Tuesday, June 25, 2013

Lincoln: (Day 25)

Who's your favorite historical character that lived with Migraine or another Headache Disorder?

   I think that at the moment, one of the historical people who suffered from migraines I identify most with the author, Lewis Carroll.

   This is not only because of the migraines, including the somewhat less well known, yet aptly named, "Alice in Wonderland Syndrome", but because he also lost consciousness on occasion. (Source) And while at the time, this was thought to be a rare form of epilepsy, something I fortunately do not suffer, I used to lose consciousness due to my migraines, and the lack of control over one's surroundings that happens in such a situation is something I understand quite well. Having three conditions in common with the great man, plus a shared interest/profession makes me interested in Carroll's migraine history.

   In addition, the way that Carroll thought, most likely while suffering a migraine, is very familiar and comforting to me. I remember reading his complete works when I was eleven or twelve and my migraines beginning to majorly impede on my life. Poems like "You are Old Father William", or the more famous "Jabberwocky" seemed to make perfect sense to me. It didn't really hit me that the words were made up and supposed to be nonsensical any more than, say, Dr. Seuss's books. It was really all one and the same to me. I could create my own ideas of what the mome raths from "Jabberwocky" were like.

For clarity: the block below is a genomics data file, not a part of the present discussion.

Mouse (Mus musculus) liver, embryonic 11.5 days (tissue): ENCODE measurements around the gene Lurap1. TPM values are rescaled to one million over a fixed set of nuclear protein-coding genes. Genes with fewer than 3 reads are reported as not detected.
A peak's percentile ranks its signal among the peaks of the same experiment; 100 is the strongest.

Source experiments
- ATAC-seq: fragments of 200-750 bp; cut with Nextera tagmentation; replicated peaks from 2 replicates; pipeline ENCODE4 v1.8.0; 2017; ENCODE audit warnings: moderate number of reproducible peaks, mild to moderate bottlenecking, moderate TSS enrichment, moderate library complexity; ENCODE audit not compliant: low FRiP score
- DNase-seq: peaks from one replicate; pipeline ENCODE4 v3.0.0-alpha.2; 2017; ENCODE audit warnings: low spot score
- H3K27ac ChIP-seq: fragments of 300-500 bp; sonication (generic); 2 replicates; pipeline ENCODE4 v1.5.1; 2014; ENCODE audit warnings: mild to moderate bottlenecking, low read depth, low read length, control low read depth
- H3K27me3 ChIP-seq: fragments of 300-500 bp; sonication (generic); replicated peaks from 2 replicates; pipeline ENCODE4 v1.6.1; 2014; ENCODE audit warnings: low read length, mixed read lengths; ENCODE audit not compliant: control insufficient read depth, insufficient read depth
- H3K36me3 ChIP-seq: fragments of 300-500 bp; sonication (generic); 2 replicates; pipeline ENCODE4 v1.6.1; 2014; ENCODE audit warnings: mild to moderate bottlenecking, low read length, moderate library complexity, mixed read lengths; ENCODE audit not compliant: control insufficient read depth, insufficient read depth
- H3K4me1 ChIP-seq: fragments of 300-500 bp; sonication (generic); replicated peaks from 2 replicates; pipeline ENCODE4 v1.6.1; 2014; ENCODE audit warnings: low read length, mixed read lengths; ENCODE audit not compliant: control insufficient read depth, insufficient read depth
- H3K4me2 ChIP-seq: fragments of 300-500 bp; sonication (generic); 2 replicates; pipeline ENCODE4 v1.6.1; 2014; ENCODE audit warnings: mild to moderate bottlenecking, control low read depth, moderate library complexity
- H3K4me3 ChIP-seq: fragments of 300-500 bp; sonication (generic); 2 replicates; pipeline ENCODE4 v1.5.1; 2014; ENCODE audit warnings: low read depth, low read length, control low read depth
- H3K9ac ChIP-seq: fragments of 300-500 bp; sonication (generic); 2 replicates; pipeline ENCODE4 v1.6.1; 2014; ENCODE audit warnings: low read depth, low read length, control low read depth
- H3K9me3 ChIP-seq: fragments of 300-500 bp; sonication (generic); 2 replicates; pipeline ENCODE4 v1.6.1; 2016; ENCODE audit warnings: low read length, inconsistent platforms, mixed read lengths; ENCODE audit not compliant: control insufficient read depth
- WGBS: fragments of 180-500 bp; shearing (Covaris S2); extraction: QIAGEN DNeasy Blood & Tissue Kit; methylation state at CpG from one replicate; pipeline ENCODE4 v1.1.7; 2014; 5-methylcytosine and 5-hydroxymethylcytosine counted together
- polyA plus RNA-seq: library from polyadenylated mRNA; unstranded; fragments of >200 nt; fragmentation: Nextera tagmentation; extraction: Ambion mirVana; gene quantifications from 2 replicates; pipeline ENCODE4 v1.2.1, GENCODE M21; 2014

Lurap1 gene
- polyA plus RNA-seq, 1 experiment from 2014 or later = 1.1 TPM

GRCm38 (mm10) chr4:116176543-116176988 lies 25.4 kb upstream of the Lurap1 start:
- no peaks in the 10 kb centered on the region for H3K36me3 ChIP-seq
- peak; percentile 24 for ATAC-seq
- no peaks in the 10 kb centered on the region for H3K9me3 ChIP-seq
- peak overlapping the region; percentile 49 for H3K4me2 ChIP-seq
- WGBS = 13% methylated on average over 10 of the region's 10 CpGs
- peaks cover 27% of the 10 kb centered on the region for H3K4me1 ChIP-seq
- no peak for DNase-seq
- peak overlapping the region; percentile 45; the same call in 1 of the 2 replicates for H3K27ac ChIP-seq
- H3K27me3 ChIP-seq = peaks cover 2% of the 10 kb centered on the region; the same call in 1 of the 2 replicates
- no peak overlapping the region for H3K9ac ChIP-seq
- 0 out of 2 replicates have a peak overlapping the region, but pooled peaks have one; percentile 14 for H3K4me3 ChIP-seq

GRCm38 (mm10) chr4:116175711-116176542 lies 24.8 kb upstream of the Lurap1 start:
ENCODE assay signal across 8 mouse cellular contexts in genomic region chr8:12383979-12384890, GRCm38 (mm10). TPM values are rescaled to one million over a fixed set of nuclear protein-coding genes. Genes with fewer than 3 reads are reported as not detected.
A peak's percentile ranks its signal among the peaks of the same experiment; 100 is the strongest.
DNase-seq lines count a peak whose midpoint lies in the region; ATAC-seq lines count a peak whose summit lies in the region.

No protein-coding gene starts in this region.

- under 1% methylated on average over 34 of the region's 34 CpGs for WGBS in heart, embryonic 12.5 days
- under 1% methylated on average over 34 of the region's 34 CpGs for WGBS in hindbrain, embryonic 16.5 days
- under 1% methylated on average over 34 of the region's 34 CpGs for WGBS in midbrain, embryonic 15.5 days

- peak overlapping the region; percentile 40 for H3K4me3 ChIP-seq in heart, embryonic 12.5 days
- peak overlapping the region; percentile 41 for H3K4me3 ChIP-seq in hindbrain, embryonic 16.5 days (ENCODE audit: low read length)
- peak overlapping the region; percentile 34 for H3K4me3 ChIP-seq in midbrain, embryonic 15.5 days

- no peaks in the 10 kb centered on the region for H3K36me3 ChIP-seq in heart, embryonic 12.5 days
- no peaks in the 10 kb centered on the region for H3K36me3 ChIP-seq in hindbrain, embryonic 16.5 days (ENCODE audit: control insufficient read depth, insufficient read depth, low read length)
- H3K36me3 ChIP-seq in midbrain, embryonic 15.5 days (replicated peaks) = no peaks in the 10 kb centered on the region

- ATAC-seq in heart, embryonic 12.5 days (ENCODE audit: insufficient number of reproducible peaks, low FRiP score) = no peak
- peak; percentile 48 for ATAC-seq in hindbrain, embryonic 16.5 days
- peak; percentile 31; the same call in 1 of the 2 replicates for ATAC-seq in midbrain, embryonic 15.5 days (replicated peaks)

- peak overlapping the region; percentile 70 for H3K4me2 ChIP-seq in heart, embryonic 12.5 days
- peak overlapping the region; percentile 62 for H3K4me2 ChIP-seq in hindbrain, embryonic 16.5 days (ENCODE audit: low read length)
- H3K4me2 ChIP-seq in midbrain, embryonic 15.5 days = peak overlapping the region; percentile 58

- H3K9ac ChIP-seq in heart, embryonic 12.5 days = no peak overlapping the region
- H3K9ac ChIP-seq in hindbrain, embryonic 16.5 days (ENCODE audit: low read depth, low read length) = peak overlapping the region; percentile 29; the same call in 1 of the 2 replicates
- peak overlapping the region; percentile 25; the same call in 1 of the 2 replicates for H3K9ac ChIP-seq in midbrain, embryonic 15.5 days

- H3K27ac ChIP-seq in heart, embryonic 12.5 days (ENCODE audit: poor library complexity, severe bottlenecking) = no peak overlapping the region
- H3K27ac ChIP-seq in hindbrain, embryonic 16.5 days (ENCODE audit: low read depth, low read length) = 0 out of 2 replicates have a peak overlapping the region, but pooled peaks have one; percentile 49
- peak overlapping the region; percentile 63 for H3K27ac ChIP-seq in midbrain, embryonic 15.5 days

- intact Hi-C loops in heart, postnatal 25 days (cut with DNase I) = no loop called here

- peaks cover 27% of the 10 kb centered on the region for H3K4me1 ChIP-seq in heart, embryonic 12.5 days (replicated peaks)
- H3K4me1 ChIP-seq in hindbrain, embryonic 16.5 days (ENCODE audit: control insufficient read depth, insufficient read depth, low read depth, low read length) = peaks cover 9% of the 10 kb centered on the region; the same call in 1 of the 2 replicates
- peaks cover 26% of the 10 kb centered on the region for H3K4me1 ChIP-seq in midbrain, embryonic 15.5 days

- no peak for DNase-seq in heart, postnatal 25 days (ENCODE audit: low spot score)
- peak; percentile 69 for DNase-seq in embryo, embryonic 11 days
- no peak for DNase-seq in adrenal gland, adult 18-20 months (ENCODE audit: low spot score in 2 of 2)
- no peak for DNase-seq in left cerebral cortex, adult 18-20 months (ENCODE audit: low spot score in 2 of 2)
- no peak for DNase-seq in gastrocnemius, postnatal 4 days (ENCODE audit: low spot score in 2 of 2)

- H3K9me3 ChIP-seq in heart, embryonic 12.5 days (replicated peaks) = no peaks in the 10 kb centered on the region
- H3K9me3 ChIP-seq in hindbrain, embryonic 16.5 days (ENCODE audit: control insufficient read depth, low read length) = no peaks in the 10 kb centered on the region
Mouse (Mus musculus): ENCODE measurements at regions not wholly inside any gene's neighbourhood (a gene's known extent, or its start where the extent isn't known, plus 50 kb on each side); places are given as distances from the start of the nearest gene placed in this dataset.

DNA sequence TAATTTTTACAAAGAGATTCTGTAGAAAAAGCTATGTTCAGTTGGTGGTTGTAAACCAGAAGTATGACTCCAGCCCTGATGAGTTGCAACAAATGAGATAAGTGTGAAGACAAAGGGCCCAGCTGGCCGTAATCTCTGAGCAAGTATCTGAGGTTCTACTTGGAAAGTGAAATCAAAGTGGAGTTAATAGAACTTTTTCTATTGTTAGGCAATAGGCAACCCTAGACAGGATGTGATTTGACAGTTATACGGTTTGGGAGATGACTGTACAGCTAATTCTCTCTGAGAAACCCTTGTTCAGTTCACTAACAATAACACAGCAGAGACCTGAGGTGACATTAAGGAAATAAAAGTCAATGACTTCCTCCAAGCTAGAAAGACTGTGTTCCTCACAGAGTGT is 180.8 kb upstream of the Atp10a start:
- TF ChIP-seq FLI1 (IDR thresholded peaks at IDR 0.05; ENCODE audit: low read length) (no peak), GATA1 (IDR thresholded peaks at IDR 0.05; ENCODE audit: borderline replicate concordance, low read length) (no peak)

I didn't know that micro/macropsia was called "Alice in Wonderland Syndrome" until long after I'd begun to experience the sensations. I thought it was just my brain being odd, which, in a way, it is. But at least it's not being uniquely odd for a change. The sudden shrinking/growing sensations are some of the most disconcerting things I've ever had to deal with. It's about a million times worse than going quickly down in an elevator with your eyes closed.

As for the loss of consciousness, mine has been diagnosed as vasovagal syncope, which is an almost meaningless diagnosis. "You pass out when your veins dilate" said in Latin is much more impressive, however, so they went with that. There was a question of my having epilepsy long before they considered the problem being my heart, however, and I had a multitude of tests to prove that I wasn't an epileptic. These tests, naturally, weren't around in Carroll's time, so the rudimentary diagnosis is all that we'll ever really have. But still, it's an interesting similarity.

Quantum in me fuit,

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